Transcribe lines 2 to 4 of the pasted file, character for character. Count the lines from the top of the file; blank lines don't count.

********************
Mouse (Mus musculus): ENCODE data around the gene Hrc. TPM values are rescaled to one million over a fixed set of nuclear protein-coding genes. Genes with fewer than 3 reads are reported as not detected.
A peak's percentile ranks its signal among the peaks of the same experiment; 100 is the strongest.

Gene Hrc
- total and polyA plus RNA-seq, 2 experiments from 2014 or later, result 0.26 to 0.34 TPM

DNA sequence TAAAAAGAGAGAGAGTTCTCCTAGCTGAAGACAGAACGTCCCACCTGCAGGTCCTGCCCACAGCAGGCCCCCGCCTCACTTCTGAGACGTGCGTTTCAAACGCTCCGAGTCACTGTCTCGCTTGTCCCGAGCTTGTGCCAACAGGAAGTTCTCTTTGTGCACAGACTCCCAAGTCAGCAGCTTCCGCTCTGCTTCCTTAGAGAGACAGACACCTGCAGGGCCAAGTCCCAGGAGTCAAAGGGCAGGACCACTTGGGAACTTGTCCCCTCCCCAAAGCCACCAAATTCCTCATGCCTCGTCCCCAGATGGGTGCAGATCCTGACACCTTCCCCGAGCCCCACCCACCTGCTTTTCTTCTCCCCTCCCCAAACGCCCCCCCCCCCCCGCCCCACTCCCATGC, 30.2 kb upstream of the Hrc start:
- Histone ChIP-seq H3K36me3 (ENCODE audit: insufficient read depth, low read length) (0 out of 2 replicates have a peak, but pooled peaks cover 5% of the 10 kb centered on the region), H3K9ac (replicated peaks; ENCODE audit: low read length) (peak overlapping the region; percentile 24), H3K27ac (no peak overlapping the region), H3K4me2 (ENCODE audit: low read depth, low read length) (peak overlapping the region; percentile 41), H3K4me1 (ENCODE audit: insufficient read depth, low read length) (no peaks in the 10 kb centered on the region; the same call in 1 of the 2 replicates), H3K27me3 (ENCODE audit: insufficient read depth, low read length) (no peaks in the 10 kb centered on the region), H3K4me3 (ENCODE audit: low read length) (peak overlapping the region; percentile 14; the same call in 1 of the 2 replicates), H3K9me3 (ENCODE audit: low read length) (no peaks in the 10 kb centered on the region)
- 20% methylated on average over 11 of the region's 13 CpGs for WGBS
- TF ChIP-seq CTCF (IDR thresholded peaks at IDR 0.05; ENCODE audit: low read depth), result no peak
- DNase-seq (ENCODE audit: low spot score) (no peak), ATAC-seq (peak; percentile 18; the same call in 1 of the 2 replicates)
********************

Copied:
A peak's percentile ranks its signal among the peaks of the same experiment; 100 is the strongest.

Gene Hrc
- total and polyA plus RNA-seq, 2 experiments from 2014 or later, result 0.26 to 0.34 TPM